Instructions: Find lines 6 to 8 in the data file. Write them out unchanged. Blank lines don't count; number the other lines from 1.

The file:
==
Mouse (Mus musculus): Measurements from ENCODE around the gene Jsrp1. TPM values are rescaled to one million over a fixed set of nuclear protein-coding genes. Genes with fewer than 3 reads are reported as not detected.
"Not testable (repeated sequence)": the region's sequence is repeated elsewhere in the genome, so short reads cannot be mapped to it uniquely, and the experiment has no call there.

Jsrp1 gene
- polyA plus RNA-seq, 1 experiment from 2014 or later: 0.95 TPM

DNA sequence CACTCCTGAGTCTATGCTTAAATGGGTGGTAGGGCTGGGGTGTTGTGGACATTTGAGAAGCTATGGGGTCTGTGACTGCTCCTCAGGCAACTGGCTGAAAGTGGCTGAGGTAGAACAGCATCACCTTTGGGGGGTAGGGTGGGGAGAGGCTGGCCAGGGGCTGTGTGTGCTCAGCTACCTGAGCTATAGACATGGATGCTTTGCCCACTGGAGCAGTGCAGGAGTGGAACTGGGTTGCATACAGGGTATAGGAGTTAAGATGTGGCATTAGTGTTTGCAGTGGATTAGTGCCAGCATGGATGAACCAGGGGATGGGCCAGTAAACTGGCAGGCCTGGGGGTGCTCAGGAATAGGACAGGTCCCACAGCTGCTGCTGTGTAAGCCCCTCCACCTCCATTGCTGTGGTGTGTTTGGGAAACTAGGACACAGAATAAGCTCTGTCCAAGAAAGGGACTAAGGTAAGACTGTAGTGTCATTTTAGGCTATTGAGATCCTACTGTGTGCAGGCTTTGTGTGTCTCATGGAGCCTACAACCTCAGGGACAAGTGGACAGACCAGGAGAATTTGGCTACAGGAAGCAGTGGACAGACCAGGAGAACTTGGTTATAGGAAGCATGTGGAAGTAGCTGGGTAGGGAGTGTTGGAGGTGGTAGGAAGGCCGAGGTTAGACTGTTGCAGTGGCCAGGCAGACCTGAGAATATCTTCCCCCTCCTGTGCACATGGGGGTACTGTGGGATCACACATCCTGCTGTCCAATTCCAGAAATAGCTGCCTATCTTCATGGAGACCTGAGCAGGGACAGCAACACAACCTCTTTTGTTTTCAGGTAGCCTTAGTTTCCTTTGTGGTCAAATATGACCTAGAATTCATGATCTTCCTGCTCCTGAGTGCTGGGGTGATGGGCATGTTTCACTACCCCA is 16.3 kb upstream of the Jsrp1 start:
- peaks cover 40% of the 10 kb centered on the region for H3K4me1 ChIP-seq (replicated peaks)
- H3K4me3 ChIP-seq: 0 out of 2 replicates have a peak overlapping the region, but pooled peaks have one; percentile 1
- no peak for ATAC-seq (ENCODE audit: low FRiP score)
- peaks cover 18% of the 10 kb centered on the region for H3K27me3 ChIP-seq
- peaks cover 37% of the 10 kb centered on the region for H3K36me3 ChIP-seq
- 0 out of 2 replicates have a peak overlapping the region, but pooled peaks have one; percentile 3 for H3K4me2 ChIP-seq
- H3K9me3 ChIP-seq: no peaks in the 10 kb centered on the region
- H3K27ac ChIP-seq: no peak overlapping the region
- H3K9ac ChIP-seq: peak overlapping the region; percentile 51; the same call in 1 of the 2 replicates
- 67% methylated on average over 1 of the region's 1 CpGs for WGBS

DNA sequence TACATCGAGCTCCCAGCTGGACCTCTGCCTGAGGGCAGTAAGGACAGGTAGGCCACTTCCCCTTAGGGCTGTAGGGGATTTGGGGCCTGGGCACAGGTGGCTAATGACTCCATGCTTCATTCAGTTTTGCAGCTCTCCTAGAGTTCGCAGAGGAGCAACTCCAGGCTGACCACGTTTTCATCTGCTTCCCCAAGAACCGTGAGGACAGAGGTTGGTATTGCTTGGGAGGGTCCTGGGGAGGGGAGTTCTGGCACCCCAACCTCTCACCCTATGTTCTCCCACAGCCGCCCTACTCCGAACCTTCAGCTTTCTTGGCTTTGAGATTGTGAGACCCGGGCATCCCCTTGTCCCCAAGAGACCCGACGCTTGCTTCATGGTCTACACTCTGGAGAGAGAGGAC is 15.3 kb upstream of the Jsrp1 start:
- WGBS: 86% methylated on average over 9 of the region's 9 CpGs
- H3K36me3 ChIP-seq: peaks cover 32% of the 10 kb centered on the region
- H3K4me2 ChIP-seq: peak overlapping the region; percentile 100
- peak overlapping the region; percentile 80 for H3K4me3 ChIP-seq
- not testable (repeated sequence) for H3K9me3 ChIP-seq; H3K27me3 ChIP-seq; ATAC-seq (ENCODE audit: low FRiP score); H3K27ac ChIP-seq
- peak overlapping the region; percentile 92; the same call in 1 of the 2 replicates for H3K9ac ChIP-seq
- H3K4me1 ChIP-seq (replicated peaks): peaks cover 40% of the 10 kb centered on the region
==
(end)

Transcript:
- peaks cover 40% of the 10 kb centered on the region for H3K4me1 ChIP-seq (replicated peaks)
- H3K4me3 ChIP-seq: 0 out of 2 replicates have a peak overlapping the region, but pooled peaks have one; percentile 1
- no peak for ATAC-seq (ENCODE audit: low FRiP score)